MEXICO CITY — The killing of Osama bin Laden brought immediate expressions of support from U.S. allies across the Spanish-speaking world.
Spain hailed the U.S. commando action as "a decisive step in the fight against international terrorism" while both Peru and Mexico said bin Laden's death makes the world safer.
Within hours of President Barack Obama's White House announcement, Mexico's Secretariat of Foreign Relations noted that many foreigners were among the fatalities in the Sept. 11, 2001, attacks on the World Trade Center, including its own citizens, making bin Laden's death of global importance.
"It is an event of great transcendence in the efforts to free to world of the curse of terrorism," the Mexican statement said.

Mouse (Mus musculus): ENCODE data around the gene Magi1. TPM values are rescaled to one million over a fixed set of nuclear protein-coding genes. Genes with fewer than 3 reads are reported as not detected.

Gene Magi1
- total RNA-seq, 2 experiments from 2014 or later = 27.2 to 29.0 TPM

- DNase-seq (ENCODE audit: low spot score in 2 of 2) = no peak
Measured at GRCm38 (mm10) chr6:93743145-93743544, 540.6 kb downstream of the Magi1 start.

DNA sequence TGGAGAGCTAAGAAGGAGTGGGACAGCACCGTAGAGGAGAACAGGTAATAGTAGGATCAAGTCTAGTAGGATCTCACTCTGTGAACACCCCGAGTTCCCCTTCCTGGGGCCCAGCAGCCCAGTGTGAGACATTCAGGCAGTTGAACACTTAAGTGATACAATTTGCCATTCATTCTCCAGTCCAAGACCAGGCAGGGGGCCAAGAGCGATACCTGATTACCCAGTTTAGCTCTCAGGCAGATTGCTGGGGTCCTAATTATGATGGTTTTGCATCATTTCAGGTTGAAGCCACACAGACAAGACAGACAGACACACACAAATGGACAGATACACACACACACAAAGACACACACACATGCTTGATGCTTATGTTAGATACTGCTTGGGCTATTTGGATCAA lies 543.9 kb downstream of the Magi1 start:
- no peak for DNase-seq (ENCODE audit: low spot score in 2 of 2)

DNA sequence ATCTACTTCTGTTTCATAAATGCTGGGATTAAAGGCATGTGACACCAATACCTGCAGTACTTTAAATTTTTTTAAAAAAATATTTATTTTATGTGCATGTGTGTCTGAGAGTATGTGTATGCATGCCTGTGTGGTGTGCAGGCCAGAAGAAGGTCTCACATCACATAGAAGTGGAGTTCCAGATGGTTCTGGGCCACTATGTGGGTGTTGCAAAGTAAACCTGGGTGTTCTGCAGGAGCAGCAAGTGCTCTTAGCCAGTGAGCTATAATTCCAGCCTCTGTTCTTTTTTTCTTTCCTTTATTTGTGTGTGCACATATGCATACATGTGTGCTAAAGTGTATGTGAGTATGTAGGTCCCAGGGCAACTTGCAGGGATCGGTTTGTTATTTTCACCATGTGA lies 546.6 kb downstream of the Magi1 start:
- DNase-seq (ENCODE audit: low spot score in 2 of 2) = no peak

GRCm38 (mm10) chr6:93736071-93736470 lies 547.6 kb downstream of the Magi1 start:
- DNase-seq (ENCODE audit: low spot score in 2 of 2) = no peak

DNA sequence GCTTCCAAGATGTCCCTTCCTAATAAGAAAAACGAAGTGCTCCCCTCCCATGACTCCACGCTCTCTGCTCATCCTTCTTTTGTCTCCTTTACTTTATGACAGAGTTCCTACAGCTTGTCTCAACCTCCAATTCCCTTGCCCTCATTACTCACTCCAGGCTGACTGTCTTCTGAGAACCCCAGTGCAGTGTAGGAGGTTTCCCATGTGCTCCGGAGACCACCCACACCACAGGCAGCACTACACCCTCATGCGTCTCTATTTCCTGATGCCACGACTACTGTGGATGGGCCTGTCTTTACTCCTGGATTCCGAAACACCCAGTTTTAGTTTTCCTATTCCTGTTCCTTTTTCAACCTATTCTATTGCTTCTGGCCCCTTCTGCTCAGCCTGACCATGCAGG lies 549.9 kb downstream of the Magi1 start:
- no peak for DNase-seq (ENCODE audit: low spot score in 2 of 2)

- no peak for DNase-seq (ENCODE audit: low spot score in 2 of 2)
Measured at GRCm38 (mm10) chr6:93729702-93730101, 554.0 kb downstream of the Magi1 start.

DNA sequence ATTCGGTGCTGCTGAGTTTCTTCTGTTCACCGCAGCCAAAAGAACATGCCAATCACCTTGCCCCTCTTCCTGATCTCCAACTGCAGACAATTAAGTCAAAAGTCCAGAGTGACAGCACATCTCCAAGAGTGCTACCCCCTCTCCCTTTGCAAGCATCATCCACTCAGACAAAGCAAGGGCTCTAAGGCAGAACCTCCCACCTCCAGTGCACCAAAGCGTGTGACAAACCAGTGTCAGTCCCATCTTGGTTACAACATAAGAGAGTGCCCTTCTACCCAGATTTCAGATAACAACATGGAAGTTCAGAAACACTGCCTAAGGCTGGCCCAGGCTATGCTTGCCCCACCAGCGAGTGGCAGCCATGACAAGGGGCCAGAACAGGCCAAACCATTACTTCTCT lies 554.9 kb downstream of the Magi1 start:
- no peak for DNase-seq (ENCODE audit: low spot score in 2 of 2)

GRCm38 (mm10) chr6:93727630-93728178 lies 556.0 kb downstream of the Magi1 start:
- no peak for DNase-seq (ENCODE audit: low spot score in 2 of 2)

Al Qaida, it added, is "one of the cruelest and bloodiest terrorist organizations in the world" and its actions represent "a serious threat to global peace and stability."
"The world is a safer place now," Peruvian Foreign Minister Jose Garcia Belaunde said in a late night statement. The U.S. commando operation "crowns a years-long effort to locate the al Qaida chief and remove the head of international global terrorism."
Spain's socialist government congratulated Obama "and his government and armed forces" and vowed to help all worldwide efforts to fight terrorism "wherever it develops or operates."
An al Qaida terrorist attack in Madrid on four packed passenger trains on March 11, 2004, left 191 people dead and nearly 2,000 injured.